Thursday, September 04, 2014

Thursday Morning Links

This and that for your Thursday reading.

- Ethan Corey and Jessica Corbett offer five lessons for progressives from Naomi Klein's forthcoming This Changes Everything.

- Following up on this post, Andrew Jackson fact-checks the Fraser Institute on its hostility toward the CPP. And the Winnipeg Free Press goes further in challenging the motives behind the "study":
Since the authors started out believing that the Canada Pension Plan and its investment arm are a "self-serving bureaucracy," it was predictable that they would find something objectionable about CPP administration. The surprise in the study is that the authors produced no evidence that private-sector pensions are more efficient. It is possible that they found evidence on that point but left it out of the published paper. Either way, their silence on the comparison suggests that the CPP stands up well to scrutiny.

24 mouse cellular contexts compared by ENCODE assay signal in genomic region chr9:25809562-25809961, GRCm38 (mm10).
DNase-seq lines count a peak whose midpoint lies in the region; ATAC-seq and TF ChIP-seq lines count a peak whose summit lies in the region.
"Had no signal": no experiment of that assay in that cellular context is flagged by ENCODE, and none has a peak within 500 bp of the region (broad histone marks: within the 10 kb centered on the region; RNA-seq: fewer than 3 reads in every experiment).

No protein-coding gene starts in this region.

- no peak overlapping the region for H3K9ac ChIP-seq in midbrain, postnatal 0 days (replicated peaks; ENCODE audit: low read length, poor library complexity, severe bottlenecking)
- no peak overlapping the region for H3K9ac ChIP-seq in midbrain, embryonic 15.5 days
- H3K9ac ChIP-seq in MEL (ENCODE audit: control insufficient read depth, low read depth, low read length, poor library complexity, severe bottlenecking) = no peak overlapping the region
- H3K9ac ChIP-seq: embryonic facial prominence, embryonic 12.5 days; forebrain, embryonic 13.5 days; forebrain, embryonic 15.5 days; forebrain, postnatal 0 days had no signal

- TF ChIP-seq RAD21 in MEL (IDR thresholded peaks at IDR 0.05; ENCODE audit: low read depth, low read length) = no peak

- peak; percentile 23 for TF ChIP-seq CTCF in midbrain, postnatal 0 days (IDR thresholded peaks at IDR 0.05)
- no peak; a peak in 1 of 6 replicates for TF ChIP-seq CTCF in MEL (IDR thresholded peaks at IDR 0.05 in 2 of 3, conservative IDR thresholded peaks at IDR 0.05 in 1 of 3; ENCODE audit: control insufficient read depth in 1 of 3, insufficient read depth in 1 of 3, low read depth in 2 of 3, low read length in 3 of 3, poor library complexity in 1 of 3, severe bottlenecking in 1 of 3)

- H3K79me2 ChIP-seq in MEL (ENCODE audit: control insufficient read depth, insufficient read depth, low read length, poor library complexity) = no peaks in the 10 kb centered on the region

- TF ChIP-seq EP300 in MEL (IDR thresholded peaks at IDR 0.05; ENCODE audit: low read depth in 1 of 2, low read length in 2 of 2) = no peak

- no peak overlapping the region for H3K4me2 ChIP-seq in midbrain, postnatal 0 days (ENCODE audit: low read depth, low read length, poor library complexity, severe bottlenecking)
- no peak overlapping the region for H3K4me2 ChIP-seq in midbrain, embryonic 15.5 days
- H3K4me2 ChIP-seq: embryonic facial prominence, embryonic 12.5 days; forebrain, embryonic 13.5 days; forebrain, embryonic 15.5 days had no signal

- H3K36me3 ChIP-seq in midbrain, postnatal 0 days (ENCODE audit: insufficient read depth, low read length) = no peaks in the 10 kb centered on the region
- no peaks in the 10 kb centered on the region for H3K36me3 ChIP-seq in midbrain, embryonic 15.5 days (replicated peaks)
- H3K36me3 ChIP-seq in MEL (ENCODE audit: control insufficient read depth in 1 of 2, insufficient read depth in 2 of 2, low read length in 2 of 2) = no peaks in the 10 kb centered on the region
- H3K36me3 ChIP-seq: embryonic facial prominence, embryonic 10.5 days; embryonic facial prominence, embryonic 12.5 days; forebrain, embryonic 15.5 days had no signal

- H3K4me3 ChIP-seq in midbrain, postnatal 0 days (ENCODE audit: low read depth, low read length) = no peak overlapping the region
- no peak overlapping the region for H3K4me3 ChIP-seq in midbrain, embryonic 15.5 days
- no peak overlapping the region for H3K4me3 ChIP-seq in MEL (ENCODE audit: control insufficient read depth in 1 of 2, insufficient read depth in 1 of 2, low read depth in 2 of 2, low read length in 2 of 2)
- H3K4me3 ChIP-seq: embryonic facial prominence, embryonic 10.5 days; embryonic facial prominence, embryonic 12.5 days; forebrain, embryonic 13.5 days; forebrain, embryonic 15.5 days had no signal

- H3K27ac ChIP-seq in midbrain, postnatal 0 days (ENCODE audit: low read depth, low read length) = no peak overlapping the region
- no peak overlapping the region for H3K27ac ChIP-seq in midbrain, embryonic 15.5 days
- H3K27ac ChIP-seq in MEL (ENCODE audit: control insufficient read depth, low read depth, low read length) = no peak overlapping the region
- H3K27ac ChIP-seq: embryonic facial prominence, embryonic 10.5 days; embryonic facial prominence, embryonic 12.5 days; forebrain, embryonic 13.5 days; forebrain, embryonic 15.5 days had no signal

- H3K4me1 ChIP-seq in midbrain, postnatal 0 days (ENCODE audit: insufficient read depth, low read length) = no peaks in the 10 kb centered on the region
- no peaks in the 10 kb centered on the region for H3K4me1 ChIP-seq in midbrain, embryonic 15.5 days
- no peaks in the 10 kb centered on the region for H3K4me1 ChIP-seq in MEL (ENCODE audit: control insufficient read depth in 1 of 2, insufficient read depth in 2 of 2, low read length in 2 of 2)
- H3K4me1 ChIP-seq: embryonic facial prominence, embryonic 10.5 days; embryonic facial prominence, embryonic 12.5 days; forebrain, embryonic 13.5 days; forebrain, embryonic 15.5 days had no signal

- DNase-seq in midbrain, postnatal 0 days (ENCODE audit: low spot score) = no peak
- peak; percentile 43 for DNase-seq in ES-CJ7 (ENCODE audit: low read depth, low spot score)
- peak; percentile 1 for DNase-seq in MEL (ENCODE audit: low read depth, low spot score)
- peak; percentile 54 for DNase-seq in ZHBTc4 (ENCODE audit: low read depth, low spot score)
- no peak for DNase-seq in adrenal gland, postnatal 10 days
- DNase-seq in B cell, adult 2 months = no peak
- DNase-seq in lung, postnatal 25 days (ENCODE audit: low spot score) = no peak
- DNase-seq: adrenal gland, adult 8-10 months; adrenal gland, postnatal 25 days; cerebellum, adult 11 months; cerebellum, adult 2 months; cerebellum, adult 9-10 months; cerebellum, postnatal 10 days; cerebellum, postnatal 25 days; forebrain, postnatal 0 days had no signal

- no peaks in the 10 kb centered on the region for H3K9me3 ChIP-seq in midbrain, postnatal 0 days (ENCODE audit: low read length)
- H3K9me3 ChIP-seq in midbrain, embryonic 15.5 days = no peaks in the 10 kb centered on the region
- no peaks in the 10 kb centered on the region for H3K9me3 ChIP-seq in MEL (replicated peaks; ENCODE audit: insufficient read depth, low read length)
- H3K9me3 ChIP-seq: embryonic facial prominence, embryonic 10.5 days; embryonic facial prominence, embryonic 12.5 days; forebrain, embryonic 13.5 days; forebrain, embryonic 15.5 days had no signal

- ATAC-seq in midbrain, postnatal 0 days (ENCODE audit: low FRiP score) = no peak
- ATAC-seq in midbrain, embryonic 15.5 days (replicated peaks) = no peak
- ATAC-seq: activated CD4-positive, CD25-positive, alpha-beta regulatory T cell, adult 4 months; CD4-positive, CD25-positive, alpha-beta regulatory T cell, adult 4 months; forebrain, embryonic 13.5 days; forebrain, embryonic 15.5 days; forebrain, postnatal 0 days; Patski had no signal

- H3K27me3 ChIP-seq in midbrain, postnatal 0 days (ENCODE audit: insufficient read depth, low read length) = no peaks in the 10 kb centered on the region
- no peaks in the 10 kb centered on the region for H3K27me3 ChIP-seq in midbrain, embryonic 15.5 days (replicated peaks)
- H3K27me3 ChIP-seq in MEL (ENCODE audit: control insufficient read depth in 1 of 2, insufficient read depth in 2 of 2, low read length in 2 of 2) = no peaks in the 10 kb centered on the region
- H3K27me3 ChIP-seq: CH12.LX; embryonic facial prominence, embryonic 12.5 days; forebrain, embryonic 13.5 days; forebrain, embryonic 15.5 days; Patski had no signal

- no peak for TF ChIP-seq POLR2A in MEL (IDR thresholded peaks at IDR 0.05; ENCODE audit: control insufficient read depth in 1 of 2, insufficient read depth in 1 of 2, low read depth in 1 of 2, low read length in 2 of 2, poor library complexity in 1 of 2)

A more useful study would produce evidence both from the public and private spheres. That study would have to be written by authors who gather the evidence first and then draw their conclusions. The study published this week seems more like the work of an agency with a narrow agenda -- what you might call a self-serving bureaucracy.
- Krishna Pendakur points out that the background to the B.C. Libs' latest war against teachers is several bargaining cycles worth of abuses of power which have left public educators with the lowest pay and the largest class sizes in the country. And Emma Graney reports that the Wall government's meddling with Saskatchewan's education system was based on precisely zero thought or consultation as to how shiny announcements would affect students in reality.

- Joel-Denis Bellavance and Hugo Grandpre break the story that the federal Department of Indian Affairs and Northern Development assembled an internal list of people requesting information about Jim Prentice's expenses.

- Finally, Carol Goar discusses how we need our health care system to be more inclusive rather than putting up barriers for marginalized people. And Scott Stelmaschuk makes the case for a guaranteed annual income.

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